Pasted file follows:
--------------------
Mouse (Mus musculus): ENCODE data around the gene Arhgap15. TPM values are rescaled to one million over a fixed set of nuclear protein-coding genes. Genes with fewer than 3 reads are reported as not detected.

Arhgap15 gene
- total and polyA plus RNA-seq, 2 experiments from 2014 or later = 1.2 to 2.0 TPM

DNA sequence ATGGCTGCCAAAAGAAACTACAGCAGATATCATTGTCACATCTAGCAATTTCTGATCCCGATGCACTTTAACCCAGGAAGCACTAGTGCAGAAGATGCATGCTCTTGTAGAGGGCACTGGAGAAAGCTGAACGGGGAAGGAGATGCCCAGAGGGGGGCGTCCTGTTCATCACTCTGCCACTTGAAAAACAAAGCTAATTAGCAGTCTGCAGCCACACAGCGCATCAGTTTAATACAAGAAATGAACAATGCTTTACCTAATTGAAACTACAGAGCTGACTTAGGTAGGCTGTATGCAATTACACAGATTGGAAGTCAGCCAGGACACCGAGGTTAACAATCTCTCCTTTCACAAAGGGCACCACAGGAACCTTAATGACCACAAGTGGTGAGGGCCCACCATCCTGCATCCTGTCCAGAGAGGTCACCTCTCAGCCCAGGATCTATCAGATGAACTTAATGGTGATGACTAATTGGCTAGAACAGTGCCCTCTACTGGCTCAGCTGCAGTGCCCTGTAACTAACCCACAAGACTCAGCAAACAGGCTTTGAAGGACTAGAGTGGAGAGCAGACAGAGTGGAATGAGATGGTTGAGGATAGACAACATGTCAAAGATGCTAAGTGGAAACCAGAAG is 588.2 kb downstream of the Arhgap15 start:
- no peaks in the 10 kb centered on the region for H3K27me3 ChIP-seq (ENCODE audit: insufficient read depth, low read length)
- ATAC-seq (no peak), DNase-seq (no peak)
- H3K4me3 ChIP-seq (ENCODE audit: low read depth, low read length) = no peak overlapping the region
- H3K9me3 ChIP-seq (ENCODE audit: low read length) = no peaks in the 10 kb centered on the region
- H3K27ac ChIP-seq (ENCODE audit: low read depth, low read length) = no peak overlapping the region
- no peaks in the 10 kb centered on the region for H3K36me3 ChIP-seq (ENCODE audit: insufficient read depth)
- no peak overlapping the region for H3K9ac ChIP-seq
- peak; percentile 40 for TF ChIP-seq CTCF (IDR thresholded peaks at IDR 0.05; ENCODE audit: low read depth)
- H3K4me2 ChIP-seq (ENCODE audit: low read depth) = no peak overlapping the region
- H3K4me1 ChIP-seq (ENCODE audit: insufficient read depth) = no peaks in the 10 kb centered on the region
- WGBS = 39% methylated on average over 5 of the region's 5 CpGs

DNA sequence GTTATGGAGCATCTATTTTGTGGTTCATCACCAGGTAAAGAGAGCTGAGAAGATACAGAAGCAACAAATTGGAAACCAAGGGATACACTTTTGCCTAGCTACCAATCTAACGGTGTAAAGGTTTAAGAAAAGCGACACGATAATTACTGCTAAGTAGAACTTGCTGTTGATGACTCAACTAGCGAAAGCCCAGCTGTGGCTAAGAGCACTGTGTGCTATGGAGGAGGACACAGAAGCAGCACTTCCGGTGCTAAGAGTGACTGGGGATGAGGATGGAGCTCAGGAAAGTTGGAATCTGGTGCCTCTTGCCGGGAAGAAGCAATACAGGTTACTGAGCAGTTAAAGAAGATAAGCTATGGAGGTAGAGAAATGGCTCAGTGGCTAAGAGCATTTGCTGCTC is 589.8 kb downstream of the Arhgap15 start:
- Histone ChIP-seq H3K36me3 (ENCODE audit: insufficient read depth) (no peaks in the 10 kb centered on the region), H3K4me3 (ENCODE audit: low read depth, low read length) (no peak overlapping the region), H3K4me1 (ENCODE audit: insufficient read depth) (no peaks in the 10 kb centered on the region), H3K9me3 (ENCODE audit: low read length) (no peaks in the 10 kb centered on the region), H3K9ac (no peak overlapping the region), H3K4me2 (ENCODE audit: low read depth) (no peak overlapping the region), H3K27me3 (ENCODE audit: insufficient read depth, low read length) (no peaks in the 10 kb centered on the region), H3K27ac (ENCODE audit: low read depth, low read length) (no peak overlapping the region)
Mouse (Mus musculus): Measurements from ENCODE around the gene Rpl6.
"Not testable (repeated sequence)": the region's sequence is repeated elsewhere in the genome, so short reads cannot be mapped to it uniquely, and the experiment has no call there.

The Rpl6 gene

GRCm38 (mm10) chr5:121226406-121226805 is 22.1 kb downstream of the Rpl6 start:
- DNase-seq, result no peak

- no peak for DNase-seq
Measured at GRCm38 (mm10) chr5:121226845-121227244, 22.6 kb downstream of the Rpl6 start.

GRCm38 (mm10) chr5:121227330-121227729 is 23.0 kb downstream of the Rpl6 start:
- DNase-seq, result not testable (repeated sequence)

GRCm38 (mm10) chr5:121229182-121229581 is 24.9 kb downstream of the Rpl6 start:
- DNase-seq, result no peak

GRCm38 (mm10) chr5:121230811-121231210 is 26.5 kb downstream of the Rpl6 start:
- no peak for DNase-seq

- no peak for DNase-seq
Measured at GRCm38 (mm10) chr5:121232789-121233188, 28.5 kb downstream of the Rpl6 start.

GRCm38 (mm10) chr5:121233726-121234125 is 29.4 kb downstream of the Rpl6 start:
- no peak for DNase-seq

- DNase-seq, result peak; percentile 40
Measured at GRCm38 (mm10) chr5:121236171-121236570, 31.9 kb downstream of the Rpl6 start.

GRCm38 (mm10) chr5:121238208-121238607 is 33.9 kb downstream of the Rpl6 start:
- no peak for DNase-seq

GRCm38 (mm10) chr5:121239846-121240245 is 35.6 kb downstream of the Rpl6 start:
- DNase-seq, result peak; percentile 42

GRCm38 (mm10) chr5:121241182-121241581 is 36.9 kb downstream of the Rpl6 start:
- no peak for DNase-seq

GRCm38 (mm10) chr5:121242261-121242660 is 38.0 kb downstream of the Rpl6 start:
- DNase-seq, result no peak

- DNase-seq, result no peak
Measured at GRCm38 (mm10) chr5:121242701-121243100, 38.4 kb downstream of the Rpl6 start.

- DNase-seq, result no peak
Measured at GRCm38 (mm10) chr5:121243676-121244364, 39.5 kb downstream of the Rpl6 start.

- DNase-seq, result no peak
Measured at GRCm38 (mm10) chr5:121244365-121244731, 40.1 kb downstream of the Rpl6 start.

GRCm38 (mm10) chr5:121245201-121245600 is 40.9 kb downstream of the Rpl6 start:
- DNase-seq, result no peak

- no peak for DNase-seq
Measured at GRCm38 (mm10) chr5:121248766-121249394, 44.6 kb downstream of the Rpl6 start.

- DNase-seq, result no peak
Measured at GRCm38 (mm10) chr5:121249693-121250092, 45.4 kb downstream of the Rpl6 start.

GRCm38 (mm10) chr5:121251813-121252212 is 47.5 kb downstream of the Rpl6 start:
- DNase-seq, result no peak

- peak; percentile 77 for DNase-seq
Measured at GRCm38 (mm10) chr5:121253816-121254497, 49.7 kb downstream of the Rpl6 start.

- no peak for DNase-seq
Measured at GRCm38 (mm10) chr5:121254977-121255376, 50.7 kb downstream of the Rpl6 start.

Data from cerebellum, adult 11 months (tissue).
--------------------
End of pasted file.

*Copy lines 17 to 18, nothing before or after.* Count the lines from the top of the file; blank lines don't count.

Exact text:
- Histone ChIP-seq H3K36me3 (ENCODE audit: insufficient read depth) (no peaks in the 10 kb centered on the region), H3K4me3 (ENCODE audit: low read depth, low read length) (no peak overlapping the region), H3K4me1 (ENCODE audit: insufficient read depth) (no peaks in the 10 kb centered on the region), H3K9me3 (ENCODE audit: low read length) (no peaks in the 10 kb centered on the region), H3K9ac (no peak overlapping the region), H3K4me2 (ENCODE audit: low read depth) (no peak overlapping the region), H3K27me3 (ENCODE audit: insufficient read depth, low read length) (no peaks in the 10 kb centered on the region), H3K27ac (ENCODE audit: low read depth, low read length) (no peak overlapping the region)
Mouse (Mus musculus): Measurements from ENCODE around the gene Rpl6.